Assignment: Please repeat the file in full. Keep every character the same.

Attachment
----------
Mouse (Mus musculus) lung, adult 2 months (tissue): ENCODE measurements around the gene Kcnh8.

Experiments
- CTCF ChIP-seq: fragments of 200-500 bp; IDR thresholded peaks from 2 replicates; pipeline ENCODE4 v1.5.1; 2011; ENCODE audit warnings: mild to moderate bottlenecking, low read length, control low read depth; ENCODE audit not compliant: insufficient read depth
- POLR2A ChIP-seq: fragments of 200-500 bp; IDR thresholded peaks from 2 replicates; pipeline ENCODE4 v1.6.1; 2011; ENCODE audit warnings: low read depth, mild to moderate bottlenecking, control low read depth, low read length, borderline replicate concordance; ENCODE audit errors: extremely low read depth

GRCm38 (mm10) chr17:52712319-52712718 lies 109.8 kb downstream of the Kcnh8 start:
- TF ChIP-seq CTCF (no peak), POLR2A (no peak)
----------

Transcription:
Mouse (Mus musculus) lung, adult 2 months (tissue): ENCODE measurements around the gene Kcnh8.

Experiments
- CTCF ChIP-seq: fragments of 200-500 bp; IDR thresholded peaks from 2 replicates; pipeline ENCODE4 v1.5.1; 2011; ENCODE audit warnings: mild to moderate bottlenecking, low read length, control low read depth; ENCODE audit not compliant: insufficient read depth
- POLR2A ChIP-seq: fragments of 200-500 bp; IDR thresholded peaks from 2 replicates; pipeline ENCODE4 v1.6.1; 2011; ENCODE audit warnings: low read depth, mild to moderate bottlenecking, control low read depth, low read length, borderline replicate concordance; ENCODE audit errors: extremely low read depth

GRCm38 (mm10) chr17:52712319-52712718 lies 109.8 kb downstream of the Kcnh8 start:
- TF ChIP-seq CTCF (no peak), POLR2A (no peak)